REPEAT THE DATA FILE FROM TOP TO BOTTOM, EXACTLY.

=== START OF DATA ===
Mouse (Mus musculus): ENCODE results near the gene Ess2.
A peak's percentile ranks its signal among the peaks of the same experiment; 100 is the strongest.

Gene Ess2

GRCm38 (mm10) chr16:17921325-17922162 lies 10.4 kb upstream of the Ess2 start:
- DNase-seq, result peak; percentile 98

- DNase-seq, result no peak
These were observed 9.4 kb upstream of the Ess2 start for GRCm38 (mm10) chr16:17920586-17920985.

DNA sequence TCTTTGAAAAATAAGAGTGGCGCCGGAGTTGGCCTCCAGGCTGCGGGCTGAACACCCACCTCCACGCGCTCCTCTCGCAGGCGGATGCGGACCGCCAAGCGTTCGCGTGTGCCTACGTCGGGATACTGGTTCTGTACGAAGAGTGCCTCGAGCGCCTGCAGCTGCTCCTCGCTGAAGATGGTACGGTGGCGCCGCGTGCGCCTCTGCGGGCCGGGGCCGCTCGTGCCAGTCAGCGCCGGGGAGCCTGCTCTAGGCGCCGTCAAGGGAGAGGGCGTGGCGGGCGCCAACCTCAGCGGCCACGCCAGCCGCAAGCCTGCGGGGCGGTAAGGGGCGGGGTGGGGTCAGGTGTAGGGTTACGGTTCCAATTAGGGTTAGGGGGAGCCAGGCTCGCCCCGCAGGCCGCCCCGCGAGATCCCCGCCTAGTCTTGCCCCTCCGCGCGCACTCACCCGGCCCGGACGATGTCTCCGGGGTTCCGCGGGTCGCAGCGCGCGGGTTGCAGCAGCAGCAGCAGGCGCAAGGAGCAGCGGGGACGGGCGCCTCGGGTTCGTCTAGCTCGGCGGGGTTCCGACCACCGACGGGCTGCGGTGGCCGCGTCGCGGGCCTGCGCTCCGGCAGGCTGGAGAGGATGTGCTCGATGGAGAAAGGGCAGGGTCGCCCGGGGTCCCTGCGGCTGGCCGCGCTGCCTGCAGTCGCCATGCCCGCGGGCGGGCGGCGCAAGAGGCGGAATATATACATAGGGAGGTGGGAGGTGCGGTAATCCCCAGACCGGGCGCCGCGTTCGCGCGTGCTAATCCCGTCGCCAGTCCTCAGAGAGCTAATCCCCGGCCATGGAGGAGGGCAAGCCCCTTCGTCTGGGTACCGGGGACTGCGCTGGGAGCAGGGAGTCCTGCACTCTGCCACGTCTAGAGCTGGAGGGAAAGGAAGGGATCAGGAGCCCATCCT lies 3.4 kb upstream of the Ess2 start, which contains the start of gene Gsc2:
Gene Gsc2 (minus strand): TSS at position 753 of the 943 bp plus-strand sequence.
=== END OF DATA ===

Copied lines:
Mouse (Mus musculus): ENCODE results near the gene Ess2.
A peak's percentile ranks its signal among the peaks of the same experiment; 100 is the strongest.

Gene Ess2

GRCm38 (mm10) chr16:17921325-17922162 lies 10.4 kb upstream of the Ess2 start:
- DNase-seq, result peak; percentile 98

- DNase-seq, result no peak
These were observed 9.4 kb upstream of the Ess2 start for GRCm38 (mm10) chr16:17920586-17920985.

DNA sequence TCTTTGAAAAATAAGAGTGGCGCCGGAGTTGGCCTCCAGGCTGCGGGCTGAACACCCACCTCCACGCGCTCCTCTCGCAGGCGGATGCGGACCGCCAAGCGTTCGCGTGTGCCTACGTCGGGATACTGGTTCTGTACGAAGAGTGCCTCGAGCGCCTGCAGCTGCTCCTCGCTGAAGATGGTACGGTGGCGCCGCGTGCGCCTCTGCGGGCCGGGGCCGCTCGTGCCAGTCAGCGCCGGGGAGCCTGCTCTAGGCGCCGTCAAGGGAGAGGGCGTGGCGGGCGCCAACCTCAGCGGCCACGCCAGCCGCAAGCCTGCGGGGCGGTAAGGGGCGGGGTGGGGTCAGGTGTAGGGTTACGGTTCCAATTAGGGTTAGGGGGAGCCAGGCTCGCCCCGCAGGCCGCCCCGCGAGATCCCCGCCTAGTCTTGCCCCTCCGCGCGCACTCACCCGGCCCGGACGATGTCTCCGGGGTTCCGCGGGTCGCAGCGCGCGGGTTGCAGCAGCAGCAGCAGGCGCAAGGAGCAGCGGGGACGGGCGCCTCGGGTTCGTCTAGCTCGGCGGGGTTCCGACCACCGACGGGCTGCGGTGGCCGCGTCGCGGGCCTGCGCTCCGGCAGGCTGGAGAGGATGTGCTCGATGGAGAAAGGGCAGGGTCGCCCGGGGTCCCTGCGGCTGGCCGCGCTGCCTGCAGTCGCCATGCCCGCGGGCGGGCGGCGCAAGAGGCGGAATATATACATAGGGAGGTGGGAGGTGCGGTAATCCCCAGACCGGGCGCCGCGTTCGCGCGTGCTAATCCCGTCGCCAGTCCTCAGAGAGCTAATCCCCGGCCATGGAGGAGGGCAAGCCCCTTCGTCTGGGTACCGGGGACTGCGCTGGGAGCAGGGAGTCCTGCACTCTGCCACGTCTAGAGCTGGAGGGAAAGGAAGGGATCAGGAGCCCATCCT lies 3.4 kb upstream of the Ess2 start, which contains the start of gene Gsc2:
Gene Gsc2 (minus strand): TSS at position 753 of the 943 bp plus-strand sequence.